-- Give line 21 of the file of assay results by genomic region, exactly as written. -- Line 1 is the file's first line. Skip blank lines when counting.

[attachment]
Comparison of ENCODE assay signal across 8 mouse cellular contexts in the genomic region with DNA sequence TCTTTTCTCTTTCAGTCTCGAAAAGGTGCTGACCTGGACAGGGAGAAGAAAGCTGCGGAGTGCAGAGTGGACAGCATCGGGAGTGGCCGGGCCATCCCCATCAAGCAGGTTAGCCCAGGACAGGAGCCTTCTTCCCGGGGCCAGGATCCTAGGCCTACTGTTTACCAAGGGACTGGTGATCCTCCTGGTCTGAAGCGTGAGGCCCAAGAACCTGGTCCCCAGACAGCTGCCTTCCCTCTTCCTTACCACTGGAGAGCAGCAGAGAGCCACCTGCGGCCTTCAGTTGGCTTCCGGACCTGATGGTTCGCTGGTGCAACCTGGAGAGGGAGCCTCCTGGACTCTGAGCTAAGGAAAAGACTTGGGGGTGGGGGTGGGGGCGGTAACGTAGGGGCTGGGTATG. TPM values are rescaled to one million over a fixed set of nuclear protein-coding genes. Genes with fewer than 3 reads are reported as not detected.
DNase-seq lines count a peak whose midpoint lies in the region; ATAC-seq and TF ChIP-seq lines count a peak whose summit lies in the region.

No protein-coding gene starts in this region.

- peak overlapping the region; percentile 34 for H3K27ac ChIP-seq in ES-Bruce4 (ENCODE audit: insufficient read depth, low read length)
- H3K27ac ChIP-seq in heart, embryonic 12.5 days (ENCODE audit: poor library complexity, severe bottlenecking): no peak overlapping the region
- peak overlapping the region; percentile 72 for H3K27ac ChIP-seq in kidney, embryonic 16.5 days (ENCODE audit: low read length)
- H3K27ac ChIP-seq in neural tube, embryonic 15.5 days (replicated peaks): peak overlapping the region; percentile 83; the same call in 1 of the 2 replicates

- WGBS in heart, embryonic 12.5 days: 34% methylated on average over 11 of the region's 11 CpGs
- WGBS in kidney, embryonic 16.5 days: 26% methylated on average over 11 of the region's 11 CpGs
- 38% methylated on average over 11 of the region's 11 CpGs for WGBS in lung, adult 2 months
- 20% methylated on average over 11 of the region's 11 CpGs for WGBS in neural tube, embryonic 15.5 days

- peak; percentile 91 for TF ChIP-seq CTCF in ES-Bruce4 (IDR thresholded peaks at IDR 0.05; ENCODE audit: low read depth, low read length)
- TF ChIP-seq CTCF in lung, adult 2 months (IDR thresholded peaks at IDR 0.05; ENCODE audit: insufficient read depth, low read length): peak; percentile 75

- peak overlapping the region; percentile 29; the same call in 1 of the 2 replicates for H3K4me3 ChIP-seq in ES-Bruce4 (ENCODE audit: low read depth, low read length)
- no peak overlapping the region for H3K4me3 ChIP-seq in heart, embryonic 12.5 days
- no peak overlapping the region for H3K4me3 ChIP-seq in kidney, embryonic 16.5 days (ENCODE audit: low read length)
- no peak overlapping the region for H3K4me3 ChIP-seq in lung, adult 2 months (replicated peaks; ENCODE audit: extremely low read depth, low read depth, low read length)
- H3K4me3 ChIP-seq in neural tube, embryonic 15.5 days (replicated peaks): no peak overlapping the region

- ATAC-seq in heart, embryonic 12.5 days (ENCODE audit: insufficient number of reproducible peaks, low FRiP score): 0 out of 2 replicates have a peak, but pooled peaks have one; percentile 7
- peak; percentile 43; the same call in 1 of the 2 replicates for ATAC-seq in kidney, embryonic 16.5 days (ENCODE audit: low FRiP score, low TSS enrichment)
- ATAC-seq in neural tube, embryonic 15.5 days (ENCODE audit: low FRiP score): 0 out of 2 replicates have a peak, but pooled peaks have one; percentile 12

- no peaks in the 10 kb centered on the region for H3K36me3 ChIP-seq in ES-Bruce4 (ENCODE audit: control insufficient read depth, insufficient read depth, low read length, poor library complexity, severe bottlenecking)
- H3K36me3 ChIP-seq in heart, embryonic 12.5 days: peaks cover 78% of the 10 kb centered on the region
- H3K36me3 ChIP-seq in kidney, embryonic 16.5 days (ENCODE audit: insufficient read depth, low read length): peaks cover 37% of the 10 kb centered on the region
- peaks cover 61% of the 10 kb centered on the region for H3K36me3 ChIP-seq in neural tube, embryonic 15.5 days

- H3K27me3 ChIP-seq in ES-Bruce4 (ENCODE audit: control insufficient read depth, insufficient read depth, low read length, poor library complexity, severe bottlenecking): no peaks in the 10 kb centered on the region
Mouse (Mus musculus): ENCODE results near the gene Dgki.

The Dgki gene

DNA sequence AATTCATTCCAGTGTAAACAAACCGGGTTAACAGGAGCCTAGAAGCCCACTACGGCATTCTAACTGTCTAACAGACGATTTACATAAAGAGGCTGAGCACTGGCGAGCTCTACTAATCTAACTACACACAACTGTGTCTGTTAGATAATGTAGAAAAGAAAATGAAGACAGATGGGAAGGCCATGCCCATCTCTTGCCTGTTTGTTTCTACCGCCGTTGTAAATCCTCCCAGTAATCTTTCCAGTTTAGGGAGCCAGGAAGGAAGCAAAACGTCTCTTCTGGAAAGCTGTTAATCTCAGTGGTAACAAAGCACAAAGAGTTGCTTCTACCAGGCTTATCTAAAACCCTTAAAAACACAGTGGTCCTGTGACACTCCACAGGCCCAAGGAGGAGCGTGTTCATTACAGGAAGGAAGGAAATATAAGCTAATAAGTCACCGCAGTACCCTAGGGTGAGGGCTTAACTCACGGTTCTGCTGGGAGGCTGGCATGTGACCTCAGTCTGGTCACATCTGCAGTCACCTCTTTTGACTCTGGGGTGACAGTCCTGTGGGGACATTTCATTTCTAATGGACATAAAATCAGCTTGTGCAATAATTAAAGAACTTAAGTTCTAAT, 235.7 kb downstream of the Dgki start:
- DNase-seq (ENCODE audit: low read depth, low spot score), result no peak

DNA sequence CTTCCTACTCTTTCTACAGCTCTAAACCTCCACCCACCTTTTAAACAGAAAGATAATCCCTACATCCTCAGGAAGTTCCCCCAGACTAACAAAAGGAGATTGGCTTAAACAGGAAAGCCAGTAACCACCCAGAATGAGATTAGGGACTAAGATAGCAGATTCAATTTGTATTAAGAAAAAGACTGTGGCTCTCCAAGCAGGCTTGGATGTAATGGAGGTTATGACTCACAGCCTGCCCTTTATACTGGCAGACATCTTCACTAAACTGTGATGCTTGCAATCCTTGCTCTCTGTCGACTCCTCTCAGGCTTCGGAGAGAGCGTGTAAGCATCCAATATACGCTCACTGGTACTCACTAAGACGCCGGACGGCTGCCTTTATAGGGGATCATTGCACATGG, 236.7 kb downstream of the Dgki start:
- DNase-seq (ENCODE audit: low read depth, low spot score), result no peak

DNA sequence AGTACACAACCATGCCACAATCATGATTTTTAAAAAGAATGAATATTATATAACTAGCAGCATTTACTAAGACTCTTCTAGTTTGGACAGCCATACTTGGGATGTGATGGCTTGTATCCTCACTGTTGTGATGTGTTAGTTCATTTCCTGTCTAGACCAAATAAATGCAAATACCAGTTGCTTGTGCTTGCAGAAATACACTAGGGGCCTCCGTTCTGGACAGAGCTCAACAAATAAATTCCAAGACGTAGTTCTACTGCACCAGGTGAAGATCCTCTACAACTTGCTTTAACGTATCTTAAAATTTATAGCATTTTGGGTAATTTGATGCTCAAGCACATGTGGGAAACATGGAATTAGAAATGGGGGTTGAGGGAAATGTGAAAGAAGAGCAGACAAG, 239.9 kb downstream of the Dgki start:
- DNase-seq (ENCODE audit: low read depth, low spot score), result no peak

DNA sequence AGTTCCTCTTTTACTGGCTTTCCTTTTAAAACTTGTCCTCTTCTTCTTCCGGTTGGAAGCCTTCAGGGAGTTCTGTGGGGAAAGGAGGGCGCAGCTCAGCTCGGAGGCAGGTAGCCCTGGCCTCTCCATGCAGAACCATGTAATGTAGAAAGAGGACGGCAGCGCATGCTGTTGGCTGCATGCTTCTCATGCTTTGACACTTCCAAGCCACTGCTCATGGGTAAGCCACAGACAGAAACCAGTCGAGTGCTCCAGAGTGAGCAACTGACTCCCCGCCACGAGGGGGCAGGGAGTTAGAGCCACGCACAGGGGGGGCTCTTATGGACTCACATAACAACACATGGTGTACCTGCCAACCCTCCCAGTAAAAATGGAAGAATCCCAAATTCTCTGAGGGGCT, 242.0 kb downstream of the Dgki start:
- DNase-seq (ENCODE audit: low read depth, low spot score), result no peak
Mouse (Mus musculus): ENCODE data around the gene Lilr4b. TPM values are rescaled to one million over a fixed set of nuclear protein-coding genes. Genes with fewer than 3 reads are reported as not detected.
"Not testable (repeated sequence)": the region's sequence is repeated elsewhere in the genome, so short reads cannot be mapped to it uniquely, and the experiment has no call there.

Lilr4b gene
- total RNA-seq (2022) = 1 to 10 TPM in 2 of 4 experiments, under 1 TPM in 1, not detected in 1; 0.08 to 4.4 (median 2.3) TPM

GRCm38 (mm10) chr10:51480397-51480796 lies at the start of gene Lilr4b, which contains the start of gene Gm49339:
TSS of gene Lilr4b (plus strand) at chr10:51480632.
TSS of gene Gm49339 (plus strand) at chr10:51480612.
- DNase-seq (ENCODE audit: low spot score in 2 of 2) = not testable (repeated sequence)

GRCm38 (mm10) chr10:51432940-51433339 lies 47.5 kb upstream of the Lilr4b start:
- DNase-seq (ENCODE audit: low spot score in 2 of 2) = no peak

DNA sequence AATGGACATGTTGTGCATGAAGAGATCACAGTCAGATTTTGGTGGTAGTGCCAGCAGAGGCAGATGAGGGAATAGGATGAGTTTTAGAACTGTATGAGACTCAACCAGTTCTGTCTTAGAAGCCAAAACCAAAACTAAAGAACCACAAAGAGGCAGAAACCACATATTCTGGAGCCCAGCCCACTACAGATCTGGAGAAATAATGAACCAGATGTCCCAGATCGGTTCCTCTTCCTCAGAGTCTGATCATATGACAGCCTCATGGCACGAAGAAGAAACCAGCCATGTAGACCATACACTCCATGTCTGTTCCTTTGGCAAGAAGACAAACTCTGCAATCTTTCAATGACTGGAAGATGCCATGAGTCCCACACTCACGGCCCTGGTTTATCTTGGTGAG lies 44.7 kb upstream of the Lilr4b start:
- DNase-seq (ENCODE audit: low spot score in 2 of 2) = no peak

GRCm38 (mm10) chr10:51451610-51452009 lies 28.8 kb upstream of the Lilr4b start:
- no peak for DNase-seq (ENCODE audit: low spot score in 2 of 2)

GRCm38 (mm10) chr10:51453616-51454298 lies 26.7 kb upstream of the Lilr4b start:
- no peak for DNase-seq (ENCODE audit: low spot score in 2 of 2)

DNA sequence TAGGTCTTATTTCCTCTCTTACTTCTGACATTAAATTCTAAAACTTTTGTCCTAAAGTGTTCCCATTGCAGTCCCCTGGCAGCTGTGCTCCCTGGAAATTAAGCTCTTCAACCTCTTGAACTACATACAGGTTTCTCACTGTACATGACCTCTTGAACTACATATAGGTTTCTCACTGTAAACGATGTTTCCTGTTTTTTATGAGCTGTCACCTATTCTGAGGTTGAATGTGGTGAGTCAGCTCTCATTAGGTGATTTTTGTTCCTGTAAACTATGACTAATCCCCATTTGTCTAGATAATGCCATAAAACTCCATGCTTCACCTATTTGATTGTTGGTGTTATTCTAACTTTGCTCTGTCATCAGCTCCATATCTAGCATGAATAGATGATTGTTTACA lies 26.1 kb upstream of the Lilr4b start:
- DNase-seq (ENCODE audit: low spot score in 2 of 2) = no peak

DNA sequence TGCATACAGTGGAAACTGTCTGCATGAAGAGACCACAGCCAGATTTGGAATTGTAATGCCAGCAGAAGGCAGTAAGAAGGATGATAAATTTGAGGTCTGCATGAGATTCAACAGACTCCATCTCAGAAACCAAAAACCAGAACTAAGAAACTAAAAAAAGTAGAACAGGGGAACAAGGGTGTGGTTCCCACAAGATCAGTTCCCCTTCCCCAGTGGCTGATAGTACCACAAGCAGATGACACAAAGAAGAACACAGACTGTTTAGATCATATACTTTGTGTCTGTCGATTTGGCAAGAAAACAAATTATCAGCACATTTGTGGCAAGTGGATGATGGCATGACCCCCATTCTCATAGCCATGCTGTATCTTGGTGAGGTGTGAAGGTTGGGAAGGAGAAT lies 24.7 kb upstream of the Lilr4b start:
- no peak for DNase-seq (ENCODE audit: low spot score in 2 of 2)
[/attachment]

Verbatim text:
- ATAC-seq in neural tube, embryonic 15.5 days (ENCODE audit: low FRiP score): 0 out of 2 replicates have a peak, but pooled peaks have one; percentile 12